LINCOLN, Neb. (KMTV) - Wednesday afternoon, students at the University of Nebraska-Lincoln rallied outside the school union in protest of the school's lack of response to a white nationalist being a student at UNL.
“Why should it take for someone to get hurt for Daniel Kleve to be removed from this campus? That’s not ok. They should see that if a person of color or a person of different ethnicity or race had said those things that Daniel Kleve had said they would’ve kicked him off this campus within hours," said Zainab Al-Mansuri, a Freshman at UNL.
On Monday, a video surfaced on YouTube of biology major Daniel Kleve identifying himself as the "most active white nationalist in Nebraska."
In the video, which was posted by Anti-Fascist Action Nebraska, it is revealed that Kleve attended the "Unite the Right" rally in Charlottesville in August and he also mentions his love for violence.
"Just because I look like a normie (normal person), doesn't mean I don't love violence," he says in the video. "Trust me, I want to be violent. Trust me, really violent."
"The recent controversy has been over a video that was horribly edited, put behind spooky music and used as a way to paint me as some kind of Hollywood villain or some sort of domestic terrorist," Kleve says at the beginning of his response video, "when in fact, the video was taken from clips of a conversation I was having with some skinheads where I was essentially highlighting the fact that we should refrain from violence and that violence does no good.”
UNL Police Chief Owen Yardley released a statement:
"Members of the University and the community have reported concerning videos to University administrators and the University Police Department. The proper authorities are aware of these concerns and continue to review the matter. I can appreciate the concern. Sometimes safety professionals have to be very discreet about what they can say regarding such matters. Rest assured the matter is being taken seriously."
A joint statement from the Vice Chancellor of Student Affairs, the UNL Police Chief, and the ASUN President/Student Regent was also released on Tuesday:
"UNL has received numerous reports of concern about a student’s activities. There have been demands to remove this person from campus based on perceived safety concerns, affiliation with organizations, and ideologies. Safety officials have been aware and are taking the matter very seriously. Rest assured the safety of our students, faculty and staff is of utmost importance to us.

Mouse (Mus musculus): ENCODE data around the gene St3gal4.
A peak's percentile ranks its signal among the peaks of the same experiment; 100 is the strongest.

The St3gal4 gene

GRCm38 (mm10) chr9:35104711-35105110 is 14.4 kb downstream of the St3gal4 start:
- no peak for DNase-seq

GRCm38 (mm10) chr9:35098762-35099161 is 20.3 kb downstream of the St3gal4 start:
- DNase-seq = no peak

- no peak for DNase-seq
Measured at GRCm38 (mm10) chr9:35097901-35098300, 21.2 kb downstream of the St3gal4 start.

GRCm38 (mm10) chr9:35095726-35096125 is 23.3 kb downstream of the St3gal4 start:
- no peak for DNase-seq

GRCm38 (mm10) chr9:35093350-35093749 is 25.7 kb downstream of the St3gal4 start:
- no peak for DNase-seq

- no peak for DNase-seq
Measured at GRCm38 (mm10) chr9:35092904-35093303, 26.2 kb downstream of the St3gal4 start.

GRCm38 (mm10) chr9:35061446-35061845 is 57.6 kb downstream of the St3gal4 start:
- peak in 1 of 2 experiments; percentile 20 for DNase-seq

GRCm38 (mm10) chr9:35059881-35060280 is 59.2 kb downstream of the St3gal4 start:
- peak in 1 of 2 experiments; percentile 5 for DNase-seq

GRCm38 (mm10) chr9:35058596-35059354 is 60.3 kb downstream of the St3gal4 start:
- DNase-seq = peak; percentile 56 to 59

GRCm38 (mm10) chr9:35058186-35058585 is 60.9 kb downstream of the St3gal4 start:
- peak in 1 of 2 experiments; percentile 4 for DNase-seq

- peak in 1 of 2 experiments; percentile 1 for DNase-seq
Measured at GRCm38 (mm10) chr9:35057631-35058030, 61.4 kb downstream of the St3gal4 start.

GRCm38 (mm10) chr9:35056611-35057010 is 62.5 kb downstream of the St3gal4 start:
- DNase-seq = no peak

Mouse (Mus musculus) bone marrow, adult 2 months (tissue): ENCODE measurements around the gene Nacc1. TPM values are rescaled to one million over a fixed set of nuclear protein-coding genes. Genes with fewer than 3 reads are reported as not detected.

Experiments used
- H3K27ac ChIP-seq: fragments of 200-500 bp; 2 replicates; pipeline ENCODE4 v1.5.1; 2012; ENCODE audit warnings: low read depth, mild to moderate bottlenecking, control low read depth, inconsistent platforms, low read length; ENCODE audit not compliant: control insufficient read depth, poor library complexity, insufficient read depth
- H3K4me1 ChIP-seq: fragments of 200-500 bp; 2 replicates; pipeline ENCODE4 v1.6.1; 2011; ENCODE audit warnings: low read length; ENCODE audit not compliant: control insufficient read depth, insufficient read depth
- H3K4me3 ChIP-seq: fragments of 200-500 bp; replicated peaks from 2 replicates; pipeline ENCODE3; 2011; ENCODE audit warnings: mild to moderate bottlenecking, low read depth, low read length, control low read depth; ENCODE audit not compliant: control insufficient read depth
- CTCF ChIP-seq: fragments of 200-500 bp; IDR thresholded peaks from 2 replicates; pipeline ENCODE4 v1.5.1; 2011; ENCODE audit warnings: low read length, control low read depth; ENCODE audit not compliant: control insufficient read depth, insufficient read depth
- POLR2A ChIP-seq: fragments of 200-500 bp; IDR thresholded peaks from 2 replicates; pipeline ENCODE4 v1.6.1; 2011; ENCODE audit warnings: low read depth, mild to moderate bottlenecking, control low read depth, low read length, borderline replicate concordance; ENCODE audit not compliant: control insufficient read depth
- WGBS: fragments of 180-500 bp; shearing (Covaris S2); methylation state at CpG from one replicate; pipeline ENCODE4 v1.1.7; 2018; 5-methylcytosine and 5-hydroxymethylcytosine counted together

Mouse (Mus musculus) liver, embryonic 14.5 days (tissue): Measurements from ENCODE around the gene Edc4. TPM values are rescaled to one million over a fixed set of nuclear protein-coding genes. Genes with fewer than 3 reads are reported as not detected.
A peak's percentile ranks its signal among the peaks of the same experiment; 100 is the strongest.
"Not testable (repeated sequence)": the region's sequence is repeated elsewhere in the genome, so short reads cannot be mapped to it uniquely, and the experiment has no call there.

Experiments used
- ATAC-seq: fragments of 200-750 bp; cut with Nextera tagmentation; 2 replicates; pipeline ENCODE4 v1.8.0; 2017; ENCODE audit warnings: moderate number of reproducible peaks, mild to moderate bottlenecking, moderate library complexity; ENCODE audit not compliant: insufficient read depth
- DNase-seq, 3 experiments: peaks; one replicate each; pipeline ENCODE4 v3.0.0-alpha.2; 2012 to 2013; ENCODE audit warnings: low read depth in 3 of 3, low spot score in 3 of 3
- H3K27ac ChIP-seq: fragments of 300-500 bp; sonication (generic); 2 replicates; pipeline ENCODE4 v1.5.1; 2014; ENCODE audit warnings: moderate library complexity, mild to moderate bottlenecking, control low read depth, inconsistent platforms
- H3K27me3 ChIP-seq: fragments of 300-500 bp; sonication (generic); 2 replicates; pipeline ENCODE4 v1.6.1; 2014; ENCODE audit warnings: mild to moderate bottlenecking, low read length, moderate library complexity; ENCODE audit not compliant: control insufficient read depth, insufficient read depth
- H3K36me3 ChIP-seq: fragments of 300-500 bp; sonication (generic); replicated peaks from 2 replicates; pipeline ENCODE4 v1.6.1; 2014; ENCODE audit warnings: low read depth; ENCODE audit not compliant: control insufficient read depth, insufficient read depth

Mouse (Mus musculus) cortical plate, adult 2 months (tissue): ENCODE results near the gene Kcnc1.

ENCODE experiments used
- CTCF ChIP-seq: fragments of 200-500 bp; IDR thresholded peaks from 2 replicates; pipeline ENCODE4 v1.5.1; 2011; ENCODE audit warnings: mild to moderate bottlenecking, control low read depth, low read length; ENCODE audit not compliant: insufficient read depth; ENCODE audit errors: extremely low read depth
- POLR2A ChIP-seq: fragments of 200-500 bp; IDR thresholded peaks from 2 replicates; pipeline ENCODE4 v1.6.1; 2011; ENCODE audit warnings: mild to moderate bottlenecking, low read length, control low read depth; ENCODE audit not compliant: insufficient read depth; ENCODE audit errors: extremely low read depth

"We strongly denounce bigotry and condemn violence. We also object to activities that strike fear among our students. The campus is comprised of people of diverse backgrounds, with different life experiences. We encourage civil and respectful discussion of ideas and opinions, even if they may differ from our own.
"At UNL, we work hard to provide a safe and welcoming environment for everyone on our campus. We encourage the campus community to report concerns and any information helpful to this matter to University Police at 402-472-2222, the Office of Institutional Equity and Compliance at 402-472-3417, or anonymously at unl.edu/TIPS.
"We ask Huskers to come together to create the kind of place we call home."
In addition, the ASUN, the student government body at UNL, released a statement Tuesday saying there is "no place for hate at the University of Nebraska-Lincoln."
"It has come to our attention that recent actions committed by a student on our campus have incited feelings of unsafety and fear. In response to many of you who have reached out to us for representation and action, we have written this statement to ensure you of our commitment to a safe and welcoming campus.," the statement read.
"As students attending a higher-ed institution, it is our responsibility to act as informed, engaged citizens and to further the ideals of democracy. We ask the current leaders of our institution to join us in the collective work of fighting white supremacy, anti-Semitism, and all other forms of hate, especially when such action may prove challenging or difficult. The fight to end injustice is not exclusive to those who feel its effects; it is also the responsibility of those of privilege who must use their power to fight for peace, justice, and equity of others.
"As elected student leaders on your campus, we leave you with this; We hear you, we are listening, and know we are working for the welfare of all."